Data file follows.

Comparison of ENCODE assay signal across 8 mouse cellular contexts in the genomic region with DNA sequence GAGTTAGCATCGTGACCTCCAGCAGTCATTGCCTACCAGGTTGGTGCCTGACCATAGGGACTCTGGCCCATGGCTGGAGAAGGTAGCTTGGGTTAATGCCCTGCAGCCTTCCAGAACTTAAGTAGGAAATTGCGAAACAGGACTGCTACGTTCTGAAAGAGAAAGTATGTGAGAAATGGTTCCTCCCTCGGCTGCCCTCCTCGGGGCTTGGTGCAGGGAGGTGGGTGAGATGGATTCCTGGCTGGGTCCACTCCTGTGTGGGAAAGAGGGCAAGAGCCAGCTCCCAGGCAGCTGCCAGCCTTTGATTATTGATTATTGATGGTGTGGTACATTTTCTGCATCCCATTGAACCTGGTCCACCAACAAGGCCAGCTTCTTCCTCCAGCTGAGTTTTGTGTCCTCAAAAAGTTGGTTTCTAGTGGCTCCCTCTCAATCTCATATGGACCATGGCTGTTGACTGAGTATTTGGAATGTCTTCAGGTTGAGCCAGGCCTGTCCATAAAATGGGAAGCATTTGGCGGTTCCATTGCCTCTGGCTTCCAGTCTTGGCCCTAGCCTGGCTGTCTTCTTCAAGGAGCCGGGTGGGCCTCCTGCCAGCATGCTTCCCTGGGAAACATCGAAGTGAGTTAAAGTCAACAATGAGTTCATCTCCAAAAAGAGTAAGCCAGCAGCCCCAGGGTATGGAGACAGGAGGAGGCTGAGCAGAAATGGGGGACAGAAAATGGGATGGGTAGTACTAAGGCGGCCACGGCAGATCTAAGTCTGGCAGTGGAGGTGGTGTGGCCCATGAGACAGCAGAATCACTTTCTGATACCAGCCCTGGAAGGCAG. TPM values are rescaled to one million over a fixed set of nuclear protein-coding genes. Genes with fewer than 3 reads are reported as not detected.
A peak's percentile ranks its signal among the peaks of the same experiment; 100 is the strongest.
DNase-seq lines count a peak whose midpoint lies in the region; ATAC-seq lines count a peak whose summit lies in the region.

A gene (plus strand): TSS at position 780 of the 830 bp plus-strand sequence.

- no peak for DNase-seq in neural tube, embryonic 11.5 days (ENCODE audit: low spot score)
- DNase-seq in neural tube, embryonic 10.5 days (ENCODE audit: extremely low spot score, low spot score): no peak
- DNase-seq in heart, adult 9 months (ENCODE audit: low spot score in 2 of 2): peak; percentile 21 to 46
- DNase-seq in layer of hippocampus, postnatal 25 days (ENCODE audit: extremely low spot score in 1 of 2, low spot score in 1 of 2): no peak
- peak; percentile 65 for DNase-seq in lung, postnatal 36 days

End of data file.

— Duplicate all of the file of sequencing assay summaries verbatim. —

Comparison of ENCODE assay signal across 8 mouse cellular contexts in the genomic region with DNA sequence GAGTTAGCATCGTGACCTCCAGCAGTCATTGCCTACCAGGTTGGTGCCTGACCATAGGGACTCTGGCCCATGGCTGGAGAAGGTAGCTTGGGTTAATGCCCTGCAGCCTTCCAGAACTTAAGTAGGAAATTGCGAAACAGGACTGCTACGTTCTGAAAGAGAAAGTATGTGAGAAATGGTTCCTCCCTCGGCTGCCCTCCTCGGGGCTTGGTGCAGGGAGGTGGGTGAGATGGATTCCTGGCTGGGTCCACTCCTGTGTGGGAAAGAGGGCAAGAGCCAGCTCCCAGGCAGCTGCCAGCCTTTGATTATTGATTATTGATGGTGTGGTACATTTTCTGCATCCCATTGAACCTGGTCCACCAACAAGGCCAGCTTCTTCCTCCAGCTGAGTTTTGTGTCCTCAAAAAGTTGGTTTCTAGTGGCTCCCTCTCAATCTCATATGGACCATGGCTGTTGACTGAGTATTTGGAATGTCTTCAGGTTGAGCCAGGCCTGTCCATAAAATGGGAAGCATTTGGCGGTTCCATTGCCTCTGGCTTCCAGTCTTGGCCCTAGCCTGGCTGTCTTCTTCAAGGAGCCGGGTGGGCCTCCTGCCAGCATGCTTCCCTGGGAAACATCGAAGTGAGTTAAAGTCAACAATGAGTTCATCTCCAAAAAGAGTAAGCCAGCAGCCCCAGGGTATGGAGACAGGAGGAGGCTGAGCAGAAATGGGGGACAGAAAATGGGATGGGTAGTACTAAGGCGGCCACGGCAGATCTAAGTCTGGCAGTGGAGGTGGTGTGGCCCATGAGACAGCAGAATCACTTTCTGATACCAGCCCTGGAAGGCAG. TPM values are rescaled to one million over a fixed set of nuclear protein-coding genes. Genes with fewer than 3 reads are reported as not detected.
A peak's percentile ranks its signal among the peaks of the same experiment; 100 is the strongest.
DNase-seq lines count a peak whose midpoint lies in the region; ATAC-seq lines count a peak whose summit lies in the region.

A gene (plus strand): TSS at position 780 of the 830 bp plus-strand sequence.

- no peak for DNase-seq in neural tube, embryonic 11.5 days (ENCODE audit: low spot score)
- DNase-seq in neural tube, embryonic 10.5 days (ENCODE audit: extremely low spot score, low spot score): no peak
- DNase-seq in heart, adult 9 months (ENCODE audit: low spot score in 2 of 2): peak; percentile 21 to 46
- DNase-seq in layer of hippocampus, postnatal 25 days (ENCODE audit: extremely low spot score in 1 of 2, low spot score in 1 of 2): no peak
- peak; percentile 65 for DNase-seq in lung, postnatal 36 days